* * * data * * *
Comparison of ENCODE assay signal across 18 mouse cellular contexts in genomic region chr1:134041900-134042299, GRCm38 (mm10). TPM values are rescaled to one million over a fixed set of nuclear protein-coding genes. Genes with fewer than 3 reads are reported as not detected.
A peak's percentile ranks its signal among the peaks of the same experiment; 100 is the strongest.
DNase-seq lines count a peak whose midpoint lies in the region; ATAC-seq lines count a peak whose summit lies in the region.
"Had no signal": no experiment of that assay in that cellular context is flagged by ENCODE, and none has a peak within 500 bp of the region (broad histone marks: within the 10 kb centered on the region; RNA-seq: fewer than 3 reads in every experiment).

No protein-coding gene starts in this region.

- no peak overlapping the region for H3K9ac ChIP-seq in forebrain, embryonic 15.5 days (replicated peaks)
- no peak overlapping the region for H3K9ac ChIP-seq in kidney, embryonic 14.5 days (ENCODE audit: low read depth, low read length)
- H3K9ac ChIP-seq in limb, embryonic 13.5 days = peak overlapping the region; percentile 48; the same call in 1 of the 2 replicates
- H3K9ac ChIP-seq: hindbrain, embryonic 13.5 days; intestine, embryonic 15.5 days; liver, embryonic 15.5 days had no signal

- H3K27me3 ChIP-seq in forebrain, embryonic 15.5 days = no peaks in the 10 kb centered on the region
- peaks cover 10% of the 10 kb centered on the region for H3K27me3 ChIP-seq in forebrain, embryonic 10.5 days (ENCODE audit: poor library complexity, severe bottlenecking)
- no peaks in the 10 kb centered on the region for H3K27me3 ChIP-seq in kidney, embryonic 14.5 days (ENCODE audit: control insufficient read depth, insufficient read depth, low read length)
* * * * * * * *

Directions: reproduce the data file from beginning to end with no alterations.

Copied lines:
Comparison of ENCODE assay signal across 18 mouse cellular contexts in genomic region chr1:134041900-134042299, GRCm38 (mm10). TPM values are rescaled to one million over a fixed set of nuclear protein-coding genes. Genes with fewer than 3 reads are reported as not detected.
A peak's percentile ranks its signal among the peaks of the same experiment; 100 is the strongest.
DNase-seq lines count a peak whose midpoint lies in the region; ATAC-seq lines count a peak whose summit lies in the region.
"Had no signal": no experiment of that assay in that cellular context is flagged by ENCODE, and none has a peak within 500 bp of the region (broad histone marks: within the 10 kb centered on the region; RNA-seq: fewer than 3 reads in every experiment).

No protein-coding gene starts in this region.

- no peak overlapping the region for H3K9ac ChIP-seq in forebrain, embryonic 15.5 days (replicated peaks)
- no peak overlapping the region for H3K9ac ChIP-seq in kidney, embryonic 14.5 days (ENCODE audit: low read depth, low read length)
- H3K9ac ChIP-seq in limb, embryonic 13.5 days = peak overlapping the region; percentile 48; the same call in 1 of the 2 replicates
- H3K9ac ChIP-seq: hindbrain, embryonic 13.5 days; intestine, embryonic 15.5 days; liver, embryonic 15.5 days had no signal

- H3K27me3 ChIP-seq in forebrain, embryonic 15.5 days = no peaks in the 10 kb centered on the region
- peaks cover 10% of the 10 kb centered on the region for H3K27me3 ChIP-seq in forebrain, embryonic 10.5 days (ENCODE audit: poor library complexity, severe bottlenecking)
- no peaks in the 10 kb centered on the region for H3K27me3 ChIP-seq in kidney, embryonic 14.5 days (ENCODE audit: control insufficient read depth, insufficient read depth, low read length)